In case they get extra funding from other actors, we still want them to spend the 50,000 euros they receive from us, but we tell them that they need to increase their activities. We want them to spend money in proportion with their activities. It happens with most projects: we can say that they have an average increase of their budget with almost 50% from additional funding. This expansion also duplicates their network: if you start with four partners in the application, normally you end with six to ten in the same network.
Besides funding, what else can you help initiatives with?
As part of the strategy, we also established local structures for co-governance, that we call GABIPs. GABIPs are present in BIP/ZIP neighbourhoods with their local offices, and consist of a coordinator from the municipality and an executive committee with local key stakeholders of the urban regeneration process, local authorities, local associations and other actors. The precise composition of this committee depends on the technical, urban, social, environmental, cultural, educational aspects of the related projects: usually elected officials and representatives of the Department of Housing and Local Development are involved, but elected officials from other departments can also take part. The GABIPs allow the municipality to move decision making to the local scale and share it with local actors.
The BIP/ZIP Local Development Strategy is closely connected to the municipality’s overall vision of local development with local partnerships. Communication is crucial in this: if you connect community voices with those of the municipality, even a project that is not is not immediately so successful would create important links between people and partnerships that might generate new processes. For example, we had a proposal for a skate park, selected for funding by BIP/ZIP. The idea came from the neighbourhood, although nobody there knew how to skate. Why did they want a skate park when so many other things were also missing from their public spaces? Because it was a statement: they wanted to bring in to the neighbourhood young people and new urban communities. In the process of building the skate park, the municipality’s technical officers met the community group to explain about the planning and development of the project. This connection, made possible by BIP/ZIP, brought together inhabitants and technical offices in the municipality. And later, in relation to other regeneration projects, the technical officers were telling us “we need your help because we want to do this in the public space, and it would be good if we talked with the community before.” They had a communication link that was not opened before, it was opened by the skatepark initiative and remained active in other projects as well. Imagine this dynamic multiplied in 67 areas, 67 BIP/ZIPs. The most important dimension of BIP/ZIP is the confidence and shared responsibility between the municipality and the community. The community can say: “Hey, we’re here, we’re having a problem, can you do something about this?” And we have a direct communication link, we are sitting at the same table working together, and this creates special relationships.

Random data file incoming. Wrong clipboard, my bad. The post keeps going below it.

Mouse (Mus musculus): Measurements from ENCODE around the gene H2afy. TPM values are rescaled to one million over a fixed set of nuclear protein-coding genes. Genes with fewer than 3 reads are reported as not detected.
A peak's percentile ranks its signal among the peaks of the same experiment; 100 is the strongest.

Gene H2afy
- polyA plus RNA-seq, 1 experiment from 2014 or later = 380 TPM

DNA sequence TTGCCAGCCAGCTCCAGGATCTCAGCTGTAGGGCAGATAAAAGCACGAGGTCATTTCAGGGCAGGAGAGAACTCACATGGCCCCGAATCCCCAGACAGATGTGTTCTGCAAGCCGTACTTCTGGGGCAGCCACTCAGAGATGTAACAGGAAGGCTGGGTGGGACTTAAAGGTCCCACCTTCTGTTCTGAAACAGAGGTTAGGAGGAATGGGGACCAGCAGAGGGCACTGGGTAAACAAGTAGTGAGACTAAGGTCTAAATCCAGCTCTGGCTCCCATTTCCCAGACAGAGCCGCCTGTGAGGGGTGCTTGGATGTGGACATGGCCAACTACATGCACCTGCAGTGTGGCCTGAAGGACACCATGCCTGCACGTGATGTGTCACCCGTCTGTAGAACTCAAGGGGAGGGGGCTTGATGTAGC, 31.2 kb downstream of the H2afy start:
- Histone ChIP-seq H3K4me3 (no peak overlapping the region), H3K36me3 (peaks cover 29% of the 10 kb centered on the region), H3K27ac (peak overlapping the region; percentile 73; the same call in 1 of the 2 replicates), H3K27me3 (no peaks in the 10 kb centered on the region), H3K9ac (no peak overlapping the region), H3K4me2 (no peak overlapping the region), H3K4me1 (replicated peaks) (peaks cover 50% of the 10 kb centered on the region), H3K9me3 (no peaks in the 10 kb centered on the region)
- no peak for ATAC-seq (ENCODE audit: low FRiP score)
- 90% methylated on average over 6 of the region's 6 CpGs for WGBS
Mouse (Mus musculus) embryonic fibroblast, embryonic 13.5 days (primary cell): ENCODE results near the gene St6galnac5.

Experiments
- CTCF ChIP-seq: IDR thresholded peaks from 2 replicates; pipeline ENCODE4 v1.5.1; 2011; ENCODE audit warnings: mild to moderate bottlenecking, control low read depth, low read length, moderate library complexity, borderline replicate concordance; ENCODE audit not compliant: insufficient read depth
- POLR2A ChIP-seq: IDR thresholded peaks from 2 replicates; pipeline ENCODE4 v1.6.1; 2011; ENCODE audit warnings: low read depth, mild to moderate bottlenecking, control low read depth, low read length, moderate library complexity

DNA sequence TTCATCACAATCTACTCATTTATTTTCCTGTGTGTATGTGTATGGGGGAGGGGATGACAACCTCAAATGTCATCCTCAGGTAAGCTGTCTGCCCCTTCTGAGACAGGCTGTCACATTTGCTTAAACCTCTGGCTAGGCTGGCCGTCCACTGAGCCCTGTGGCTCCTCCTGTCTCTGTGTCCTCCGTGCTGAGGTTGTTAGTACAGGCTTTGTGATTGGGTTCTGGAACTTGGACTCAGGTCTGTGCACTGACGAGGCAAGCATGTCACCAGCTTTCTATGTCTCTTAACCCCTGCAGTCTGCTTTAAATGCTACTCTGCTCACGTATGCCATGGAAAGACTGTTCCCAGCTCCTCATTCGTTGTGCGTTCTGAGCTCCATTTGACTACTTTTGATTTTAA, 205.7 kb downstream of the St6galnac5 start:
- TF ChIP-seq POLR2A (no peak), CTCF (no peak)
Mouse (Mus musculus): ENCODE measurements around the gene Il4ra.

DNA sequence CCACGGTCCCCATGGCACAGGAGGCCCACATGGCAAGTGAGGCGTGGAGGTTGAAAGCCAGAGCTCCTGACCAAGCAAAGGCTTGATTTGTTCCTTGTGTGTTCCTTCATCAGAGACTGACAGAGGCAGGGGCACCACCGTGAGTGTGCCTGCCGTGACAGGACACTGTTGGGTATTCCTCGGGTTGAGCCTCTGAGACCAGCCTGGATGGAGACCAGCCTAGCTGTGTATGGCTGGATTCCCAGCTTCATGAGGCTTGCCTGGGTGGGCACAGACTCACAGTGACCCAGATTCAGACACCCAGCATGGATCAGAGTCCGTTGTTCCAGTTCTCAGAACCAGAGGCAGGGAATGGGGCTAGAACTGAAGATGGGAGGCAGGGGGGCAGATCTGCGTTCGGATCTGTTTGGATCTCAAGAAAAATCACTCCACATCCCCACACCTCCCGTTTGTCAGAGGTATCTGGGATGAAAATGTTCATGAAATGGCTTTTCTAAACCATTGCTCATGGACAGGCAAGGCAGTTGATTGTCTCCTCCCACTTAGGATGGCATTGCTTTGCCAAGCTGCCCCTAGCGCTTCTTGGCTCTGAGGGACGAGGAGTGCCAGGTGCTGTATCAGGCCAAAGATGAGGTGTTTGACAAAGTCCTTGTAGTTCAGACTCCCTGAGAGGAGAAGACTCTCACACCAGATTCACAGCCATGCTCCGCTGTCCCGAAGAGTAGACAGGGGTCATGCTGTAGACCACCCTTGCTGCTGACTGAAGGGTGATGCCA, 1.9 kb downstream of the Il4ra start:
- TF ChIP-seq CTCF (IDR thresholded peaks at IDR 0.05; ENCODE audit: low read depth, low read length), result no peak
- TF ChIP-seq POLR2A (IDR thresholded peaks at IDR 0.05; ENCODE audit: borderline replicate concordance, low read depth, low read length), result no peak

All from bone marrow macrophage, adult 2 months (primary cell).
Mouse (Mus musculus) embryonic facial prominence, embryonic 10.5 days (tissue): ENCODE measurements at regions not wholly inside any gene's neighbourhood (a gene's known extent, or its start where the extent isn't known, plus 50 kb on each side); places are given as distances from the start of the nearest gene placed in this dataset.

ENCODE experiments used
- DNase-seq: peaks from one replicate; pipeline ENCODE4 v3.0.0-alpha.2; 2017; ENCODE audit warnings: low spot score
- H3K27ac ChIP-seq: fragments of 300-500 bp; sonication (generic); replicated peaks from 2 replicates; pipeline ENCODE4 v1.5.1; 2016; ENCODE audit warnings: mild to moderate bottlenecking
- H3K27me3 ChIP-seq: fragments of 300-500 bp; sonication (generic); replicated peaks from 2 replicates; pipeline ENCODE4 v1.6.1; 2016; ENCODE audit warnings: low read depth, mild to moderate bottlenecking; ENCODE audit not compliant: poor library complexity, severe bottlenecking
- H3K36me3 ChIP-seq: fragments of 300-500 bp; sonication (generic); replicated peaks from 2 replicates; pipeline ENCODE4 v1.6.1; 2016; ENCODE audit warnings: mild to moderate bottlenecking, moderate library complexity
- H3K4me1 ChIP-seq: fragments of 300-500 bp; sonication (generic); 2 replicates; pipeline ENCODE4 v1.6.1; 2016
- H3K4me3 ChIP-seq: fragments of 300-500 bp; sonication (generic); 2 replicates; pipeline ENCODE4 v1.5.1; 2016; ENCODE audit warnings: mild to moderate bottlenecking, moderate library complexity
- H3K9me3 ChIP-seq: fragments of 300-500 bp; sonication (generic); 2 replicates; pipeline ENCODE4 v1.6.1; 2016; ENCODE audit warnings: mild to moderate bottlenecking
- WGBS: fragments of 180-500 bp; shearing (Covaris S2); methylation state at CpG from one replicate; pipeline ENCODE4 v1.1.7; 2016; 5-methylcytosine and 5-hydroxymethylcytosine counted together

What is the scale of the programme? Is it capable of reaching out to larger groups of the public?
We have received almost 500 applications and funded more than 230 projects, small initiatives all over the city. We have used a budget close to 9 million euros so far. Within the BIP/ZIP programme, we are already talking about a big family: there have been almost 400 organisations actively engaged in BIP/ZIP projects in the past five years.
How do you communicate with so many partners?
As the cooperations generated by BIP/ZIP are based on trust, they also require good communication channels as well as wide-spread information about the communities around the projects and other other initiatives across the city. Our next challenge is to establish a platform that can provide online access to all the skills and tools that were created in the programme.
We are using new communication tools to maintain the level of participation between the communities and the municipality, and to create a participatory diagnosis of the areas in question. Right now we have a common Facebook page where we invited all BIP/ZIP initiatives to feed the page themselves, we only moderate a bit. It’s a simple means of making their activities more visible and to connect them with each other. Besides this, we are planning to enhance the online platform for monitoring initiatives in real time, together with engaged communities.
What are the next steps in the programme?
We are working on the new survey now, on the revision of the BIP/ZIP map, and we will compare it with the previous map to understand how the city has been changing in the past years. In the past years, BIP/ZIP has become an important brand of the municipality and generated many partnerships at the neighbourhood scale, and the Community-Led Local Development network at the scale of the city. While the programme needs to be approved every year, we are thinking about how to make it more permanent, enabling us to plan more in advance. All the funded initiatives provide us with experiences that help us refine the BIP/ZIP programme: it is not a bare methodology, but a work in progress.
Interview with Miguel Brito, Municipality of Lisbon on 12 January 2017